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Title: Cloning of the Vanilloid-like Receptor VR-L and investigation of its interaction with members of the transient receptor potential family of receptors
Author: Liapi, Anastasia
ISNI:       0000 0001 3609 6970
Awarding Body: University of London
Current Institution: University College London (University of London)
Date of Award: 2002
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Early pharmacological studies (Szolcsanyi and Jancso-Gabor, 1975, Wood, 1988) showed that capsaicin, the pungent ingredient of chilli peppers and other vanilloids, can specifically stimulate the C unmyelinated fibres which transmit nociceptive information i.e. information about noxious thermal, chemical and mechanical stimuli. The specific action of capsaicin on this subset of sensory neurons led researchers to postulate the existence of a capsaicin receptor. Caterina et al (1997) cloned Vanilloid Receptor 1 (VR1) from dorsal root ganglia, where the somata of C fibres reside. VR1 responds to capsaicin, heat, protons and to the cannabinoid ligand, anandamide (Zygmunt et al., 1999). Discrepancies between the pharmacological profile of VR1 and native vanilloid responses fuelled research for the identification of other vanilloid receptors. In this thesis, the cloning of a new member of the vanilloid receptor family is described using bioinformatics tools. The novel receptor was named Vanilloid Receptor-like (VR-L) and was found to share 49% identity with VR1 and 20% with members of the Transient Receptor Potential (TRP) family. VR-L transcripts were identified in a wide range of tissues including the capsaicin insensitive dorsal root ganglia neurons. The expression of the channel in these neurons can be upregulated by Nerve Growth Factor, as it was established with semi-quantitative RT- PCR. Co-immunoprecipitation studies were carried out to investigate the possibility that VR-L interacts with VR1 and other members of the TRP family to regulate indirectly vanilloid and other responses. VR1 and VR-L were found to form homomultimers and also to interact with each other and with members of the TRP family. A VR-L stable cell line was generated to study the functional significance of the interactions identified.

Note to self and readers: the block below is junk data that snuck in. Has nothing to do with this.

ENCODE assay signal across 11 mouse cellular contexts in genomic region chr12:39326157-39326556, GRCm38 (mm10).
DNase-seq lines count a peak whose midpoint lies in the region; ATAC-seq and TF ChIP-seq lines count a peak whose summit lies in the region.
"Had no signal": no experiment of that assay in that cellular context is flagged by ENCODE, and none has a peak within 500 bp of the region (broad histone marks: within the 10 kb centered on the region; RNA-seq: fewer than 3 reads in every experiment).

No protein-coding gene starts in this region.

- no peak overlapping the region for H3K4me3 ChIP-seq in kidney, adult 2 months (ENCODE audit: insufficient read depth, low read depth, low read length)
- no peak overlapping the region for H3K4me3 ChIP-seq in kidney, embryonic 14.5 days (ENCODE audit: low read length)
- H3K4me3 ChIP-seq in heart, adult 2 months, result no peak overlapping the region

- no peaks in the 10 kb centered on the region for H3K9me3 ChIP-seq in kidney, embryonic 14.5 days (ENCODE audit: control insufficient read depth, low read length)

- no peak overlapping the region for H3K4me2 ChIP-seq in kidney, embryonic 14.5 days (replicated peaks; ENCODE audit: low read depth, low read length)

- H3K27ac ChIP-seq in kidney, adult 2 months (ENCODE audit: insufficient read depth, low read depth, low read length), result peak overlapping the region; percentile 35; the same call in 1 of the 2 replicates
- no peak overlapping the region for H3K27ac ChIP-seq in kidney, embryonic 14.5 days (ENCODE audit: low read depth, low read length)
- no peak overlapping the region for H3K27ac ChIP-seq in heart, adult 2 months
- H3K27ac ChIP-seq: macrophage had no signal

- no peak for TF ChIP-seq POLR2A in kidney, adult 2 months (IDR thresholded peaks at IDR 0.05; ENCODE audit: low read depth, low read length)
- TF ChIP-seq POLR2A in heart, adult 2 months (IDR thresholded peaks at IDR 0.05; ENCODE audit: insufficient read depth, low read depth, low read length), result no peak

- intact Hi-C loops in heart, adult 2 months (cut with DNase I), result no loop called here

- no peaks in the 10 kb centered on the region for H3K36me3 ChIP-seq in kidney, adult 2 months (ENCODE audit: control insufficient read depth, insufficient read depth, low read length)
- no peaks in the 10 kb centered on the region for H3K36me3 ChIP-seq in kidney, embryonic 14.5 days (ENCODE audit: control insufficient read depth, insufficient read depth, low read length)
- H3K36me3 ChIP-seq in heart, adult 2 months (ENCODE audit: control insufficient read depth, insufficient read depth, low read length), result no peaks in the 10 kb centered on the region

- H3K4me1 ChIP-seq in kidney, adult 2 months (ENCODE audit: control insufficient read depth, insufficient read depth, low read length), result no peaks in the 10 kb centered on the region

Supervisor: Not available Sponsor: Not available
Qualification Name: Thesis (Ph.D.) Qualification Level: Doctoral
EThOS ID:  DOI: Not available
Keywords: Capsaicin